Hungary’s ruling conservative Fidesz party has suffered a shock defeat in a mayoral election seen as a popularity test for Prime Minister Viktor Orban.
The southern town of Hodmezovasarhely was considered a Fidesz stronghold.
Peter Marki-Zay won with the backing of all main opposition parties. He got 57.5%, against 41.5% for Fidesz.
Hungary will hold national elections on 8 April, with Mr Orban seeking a third consecutive term. This setback for him is seen as nationally significant.
For years Fidesz has benefited from the fragmentation of opposition parties.
Mr Marki-Zay, a political novice who ran as an independent, said the result set an “example of revolt” and showed Fidesz could be defeated by joining forces and overcoming apathy.
It was a signal that “we want to get rid of the big boys bullying the whole class”, he added.
Mr Orban is in dispute with the European Union over his refusal to take in migrants – defying a relocation scheme – and constitutional changes which critics say undermine human rights.
He argues that his changes are necessary to purge Hungary of communist-era networks, curb “foreign” liberalism and restore the authority of Christianity and the family.
Read more on EU-Hungary tensions:
Finally a possibility of beating Fidesz
By Nick Thorpe, BBC Budapest correspondent
The result is a massive shock for Fidesz and a great boost for opposition parties.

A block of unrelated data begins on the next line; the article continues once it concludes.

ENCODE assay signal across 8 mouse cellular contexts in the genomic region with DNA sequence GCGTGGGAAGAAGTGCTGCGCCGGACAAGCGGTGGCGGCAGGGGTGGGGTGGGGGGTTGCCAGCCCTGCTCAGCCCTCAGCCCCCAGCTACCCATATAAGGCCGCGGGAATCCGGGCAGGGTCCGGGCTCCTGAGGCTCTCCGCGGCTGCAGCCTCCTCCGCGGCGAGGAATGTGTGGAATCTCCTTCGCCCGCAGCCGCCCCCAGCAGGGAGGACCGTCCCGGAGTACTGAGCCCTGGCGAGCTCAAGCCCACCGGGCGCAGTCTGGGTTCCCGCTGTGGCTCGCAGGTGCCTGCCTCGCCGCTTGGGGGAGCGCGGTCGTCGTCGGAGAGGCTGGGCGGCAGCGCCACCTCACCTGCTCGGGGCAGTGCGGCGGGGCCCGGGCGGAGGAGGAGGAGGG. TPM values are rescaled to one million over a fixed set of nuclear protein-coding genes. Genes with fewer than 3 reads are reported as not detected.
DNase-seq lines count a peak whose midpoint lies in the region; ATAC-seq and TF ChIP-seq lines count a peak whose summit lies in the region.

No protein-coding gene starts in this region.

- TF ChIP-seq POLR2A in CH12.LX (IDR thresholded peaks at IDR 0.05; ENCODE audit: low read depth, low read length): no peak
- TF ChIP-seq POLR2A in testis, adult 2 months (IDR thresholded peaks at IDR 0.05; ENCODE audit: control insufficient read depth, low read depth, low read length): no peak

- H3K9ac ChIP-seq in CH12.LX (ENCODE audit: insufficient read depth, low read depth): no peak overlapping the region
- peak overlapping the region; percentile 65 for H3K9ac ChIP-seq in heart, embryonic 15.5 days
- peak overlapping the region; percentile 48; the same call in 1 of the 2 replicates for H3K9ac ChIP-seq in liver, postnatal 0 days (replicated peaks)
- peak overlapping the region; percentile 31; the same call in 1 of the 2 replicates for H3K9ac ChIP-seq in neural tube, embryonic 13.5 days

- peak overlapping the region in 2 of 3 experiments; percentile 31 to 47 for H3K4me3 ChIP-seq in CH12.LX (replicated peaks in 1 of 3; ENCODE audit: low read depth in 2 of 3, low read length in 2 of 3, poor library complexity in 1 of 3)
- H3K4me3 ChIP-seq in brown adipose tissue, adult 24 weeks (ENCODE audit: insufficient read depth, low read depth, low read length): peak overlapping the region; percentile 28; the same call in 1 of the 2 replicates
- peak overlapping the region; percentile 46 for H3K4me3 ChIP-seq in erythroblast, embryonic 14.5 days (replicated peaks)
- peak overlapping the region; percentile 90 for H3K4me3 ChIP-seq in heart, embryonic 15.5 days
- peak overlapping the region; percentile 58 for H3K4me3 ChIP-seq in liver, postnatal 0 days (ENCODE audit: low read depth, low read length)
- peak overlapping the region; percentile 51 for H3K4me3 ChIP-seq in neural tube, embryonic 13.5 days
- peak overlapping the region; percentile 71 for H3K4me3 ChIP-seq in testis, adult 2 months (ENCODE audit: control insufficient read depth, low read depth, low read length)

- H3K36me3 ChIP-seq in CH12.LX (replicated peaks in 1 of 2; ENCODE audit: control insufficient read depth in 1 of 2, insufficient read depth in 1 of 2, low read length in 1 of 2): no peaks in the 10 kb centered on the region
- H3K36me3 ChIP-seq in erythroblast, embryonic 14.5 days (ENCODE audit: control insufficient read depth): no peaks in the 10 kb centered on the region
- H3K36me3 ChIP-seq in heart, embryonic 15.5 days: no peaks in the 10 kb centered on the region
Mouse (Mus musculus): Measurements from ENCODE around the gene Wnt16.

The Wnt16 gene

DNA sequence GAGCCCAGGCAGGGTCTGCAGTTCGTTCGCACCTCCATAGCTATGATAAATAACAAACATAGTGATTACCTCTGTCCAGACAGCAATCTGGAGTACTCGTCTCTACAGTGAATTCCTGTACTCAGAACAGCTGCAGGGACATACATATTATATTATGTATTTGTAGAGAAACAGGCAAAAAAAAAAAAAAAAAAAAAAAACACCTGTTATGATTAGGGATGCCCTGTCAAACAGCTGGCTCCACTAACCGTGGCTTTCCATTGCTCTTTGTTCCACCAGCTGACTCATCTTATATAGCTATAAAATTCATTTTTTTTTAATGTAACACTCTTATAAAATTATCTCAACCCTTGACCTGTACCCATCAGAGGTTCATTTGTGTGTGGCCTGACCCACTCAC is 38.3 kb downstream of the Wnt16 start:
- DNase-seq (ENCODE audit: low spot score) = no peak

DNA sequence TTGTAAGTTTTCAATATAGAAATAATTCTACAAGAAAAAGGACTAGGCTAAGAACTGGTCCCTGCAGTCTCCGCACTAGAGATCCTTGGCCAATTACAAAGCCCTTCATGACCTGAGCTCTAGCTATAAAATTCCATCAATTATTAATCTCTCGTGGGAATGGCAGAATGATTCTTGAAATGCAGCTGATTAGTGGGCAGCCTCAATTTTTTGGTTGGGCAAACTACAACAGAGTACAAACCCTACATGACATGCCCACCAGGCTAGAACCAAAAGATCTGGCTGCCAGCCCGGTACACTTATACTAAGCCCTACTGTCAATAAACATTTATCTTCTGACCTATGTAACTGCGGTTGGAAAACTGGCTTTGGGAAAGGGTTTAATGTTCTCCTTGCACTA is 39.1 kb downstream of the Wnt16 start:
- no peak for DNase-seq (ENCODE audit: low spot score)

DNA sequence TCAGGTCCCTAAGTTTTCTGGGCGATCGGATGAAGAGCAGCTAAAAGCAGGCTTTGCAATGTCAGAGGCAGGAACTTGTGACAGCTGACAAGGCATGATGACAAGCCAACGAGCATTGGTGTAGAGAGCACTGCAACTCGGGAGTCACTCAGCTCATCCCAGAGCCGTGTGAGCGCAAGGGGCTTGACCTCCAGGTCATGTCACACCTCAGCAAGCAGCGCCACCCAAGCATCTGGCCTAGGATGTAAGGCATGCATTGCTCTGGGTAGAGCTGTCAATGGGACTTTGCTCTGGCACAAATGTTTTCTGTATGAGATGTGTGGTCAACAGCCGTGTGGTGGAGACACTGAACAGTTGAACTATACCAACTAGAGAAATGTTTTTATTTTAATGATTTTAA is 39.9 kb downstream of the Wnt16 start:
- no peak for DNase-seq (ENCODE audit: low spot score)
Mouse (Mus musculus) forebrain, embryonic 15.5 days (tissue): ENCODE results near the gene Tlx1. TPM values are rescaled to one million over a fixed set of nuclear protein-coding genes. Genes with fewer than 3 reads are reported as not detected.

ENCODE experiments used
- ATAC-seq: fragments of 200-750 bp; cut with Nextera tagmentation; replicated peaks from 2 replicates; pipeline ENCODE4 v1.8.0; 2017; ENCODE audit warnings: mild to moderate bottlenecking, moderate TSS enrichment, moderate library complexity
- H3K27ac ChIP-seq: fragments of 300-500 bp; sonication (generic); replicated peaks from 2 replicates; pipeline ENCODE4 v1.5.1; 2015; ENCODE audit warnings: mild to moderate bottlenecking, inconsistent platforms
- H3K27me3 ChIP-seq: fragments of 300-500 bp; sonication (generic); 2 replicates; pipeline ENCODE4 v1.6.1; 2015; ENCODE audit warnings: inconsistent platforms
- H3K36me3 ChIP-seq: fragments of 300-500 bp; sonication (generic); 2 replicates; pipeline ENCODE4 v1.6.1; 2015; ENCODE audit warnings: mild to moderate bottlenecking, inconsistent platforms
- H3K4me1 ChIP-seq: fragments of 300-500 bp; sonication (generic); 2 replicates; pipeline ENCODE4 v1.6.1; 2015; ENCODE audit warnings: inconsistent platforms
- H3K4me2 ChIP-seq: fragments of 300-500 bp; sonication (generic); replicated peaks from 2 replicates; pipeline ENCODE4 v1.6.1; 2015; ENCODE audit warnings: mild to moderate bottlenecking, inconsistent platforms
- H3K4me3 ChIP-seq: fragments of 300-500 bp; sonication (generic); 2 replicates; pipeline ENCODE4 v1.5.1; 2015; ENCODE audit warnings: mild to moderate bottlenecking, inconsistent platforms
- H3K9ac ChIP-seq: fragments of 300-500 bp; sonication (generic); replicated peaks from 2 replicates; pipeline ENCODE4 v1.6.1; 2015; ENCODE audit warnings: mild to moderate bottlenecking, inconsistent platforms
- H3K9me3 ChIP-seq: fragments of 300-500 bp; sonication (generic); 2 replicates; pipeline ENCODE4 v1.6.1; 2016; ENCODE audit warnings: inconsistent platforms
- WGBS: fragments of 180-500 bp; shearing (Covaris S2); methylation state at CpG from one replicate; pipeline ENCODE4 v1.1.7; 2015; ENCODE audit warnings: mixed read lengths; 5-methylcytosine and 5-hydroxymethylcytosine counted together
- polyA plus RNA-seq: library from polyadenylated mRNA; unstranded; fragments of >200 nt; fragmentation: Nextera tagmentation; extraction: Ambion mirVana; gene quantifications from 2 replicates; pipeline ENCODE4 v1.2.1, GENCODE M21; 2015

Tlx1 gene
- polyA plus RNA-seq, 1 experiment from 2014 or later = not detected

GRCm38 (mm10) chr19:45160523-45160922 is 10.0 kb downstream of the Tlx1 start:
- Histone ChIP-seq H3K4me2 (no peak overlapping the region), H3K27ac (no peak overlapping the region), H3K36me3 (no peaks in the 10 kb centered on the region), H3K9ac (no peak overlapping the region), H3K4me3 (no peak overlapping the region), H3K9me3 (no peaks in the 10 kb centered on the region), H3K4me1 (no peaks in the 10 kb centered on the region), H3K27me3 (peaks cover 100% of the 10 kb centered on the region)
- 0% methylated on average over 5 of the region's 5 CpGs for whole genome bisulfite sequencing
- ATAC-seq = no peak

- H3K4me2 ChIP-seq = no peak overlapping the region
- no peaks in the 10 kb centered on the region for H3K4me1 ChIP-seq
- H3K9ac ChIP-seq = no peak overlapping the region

Opinion polls suggested that the general election would be won easily by Fidesz. Now the very diverse opposition see the chance not just to survive the election, but to actually topple Fidesz. That would, however, assume a degree of co-operation and trust between them which has been largely lacking until now.
Voters in Hungary are asked to mark two squares on ballots: for the individual constituency, of which there are 106, and for party lists.
In the last election in 2014, Fidesz won 96 of the 106 individual constituencies, even though the combined opposition vote was 52%, compared to 44% for Fidesz.
If the opposition groups now agree to withdraw candidates in favour of the strongest anti-Fidesz figure, many former Fidesz bastions could fall to them. “The question now is how to beat the Fidesz government, not just how to stop them winning a two-thirds majority,” said Robert Laszlo, an electoral specialist at the Political Capital think tank.
Zsolt Bayer, a radically pro-Fidesz analyst, likened the Hodmezovasarhely result to a horror film. His conclusion was that it must galvanise passive Fidesz voters to support the Orban government on election day.